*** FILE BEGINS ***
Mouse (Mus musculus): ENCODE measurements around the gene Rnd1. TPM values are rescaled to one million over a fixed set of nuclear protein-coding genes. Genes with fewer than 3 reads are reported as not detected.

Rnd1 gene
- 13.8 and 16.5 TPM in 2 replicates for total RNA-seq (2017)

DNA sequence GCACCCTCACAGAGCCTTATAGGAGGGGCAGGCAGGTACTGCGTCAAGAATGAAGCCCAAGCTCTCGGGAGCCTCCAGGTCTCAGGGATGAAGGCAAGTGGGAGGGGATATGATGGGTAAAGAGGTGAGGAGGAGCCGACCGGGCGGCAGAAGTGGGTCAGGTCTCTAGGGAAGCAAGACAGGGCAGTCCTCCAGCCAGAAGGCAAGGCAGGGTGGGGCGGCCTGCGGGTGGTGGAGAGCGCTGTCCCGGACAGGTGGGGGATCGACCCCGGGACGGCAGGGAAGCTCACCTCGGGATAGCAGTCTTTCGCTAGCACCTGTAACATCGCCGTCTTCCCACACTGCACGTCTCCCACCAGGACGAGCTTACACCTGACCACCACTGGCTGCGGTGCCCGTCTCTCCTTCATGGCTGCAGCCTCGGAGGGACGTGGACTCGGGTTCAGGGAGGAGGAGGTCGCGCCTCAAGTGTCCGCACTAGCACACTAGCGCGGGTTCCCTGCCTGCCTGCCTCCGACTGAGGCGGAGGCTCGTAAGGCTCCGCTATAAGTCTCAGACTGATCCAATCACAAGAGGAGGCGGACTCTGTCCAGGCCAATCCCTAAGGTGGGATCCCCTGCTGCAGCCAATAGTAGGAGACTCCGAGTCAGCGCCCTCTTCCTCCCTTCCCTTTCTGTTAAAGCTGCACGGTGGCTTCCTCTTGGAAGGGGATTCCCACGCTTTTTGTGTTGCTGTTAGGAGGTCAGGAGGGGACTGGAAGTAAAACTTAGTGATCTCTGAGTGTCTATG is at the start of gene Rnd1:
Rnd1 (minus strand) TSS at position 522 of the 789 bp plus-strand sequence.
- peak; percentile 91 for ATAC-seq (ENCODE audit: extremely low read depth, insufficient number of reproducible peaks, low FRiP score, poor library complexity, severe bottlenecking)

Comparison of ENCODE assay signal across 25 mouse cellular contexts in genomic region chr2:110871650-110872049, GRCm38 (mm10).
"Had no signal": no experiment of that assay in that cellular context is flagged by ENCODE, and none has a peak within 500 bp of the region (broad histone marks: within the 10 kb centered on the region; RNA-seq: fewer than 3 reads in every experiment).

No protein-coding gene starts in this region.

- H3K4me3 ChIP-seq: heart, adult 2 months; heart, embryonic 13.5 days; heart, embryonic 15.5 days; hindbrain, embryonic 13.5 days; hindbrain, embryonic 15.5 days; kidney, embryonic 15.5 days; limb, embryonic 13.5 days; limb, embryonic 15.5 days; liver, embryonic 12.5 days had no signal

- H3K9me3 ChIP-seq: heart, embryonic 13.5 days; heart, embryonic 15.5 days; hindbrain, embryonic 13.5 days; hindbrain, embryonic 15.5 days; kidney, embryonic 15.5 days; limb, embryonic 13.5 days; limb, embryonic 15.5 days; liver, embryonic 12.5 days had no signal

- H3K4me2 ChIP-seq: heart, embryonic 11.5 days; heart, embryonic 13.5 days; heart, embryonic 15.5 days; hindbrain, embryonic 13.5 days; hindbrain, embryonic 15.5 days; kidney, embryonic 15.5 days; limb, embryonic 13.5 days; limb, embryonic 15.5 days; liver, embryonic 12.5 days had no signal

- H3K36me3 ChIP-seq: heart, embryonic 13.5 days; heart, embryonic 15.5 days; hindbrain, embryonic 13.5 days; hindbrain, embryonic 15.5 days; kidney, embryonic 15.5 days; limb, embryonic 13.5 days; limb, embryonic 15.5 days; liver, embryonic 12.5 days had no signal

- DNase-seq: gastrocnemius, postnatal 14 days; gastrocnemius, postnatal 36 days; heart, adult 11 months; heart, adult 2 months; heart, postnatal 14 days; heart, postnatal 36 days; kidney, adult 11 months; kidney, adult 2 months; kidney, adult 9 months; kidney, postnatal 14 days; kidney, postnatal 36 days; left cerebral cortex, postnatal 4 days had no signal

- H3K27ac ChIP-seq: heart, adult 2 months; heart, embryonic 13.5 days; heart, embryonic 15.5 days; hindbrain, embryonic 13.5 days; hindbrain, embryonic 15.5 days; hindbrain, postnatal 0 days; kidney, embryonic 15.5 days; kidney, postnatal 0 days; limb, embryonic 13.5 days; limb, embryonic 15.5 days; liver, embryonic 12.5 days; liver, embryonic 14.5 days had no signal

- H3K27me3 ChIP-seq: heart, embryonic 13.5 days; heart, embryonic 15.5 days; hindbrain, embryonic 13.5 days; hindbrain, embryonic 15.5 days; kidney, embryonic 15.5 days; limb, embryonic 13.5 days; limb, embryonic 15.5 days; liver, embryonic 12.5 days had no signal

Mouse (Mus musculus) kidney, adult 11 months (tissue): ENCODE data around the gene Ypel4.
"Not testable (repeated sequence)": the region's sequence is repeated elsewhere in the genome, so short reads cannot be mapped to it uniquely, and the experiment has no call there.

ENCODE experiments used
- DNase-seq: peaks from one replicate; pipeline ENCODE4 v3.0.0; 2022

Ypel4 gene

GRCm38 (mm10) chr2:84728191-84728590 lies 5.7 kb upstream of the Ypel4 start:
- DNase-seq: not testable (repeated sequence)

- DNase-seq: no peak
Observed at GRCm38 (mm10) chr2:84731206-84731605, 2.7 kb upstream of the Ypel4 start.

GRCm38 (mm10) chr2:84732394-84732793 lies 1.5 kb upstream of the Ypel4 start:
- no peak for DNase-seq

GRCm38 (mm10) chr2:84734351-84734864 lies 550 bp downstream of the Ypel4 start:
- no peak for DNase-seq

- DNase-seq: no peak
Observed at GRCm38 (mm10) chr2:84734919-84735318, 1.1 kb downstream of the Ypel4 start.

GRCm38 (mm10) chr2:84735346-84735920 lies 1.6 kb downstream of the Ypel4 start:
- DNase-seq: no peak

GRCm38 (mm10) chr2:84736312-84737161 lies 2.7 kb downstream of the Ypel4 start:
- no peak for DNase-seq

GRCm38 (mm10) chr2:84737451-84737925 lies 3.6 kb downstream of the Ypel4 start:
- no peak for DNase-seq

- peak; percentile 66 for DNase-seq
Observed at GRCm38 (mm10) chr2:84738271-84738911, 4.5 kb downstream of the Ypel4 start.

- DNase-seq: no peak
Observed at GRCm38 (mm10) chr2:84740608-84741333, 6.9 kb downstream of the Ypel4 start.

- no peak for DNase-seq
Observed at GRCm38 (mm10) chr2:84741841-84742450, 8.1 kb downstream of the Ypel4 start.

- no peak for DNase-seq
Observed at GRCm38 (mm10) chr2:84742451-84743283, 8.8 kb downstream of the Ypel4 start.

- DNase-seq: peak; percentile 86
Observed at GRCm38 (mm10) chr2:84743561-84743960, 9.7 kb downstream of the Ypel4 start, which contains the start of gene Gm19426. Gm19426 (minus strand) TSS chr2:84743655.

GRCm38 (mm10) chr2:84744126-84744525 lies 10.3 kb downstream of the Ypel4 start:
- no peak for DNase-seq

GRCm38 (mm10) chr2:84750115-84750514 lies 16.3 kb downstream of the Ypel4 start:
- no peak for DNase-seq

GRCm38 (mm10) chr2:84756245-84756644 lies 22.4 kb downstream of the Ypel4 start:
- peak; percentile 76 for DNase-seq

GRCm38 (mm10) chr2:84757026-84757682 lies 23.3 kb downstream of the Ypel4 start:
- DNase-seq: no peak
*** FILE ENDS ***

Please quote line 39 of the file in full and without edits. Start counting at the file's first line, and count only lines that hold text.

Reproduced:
Observed at GRCm38 (mm10) chr2:84738271-84738911, 4.5 kb downstream of the Ypel4 start.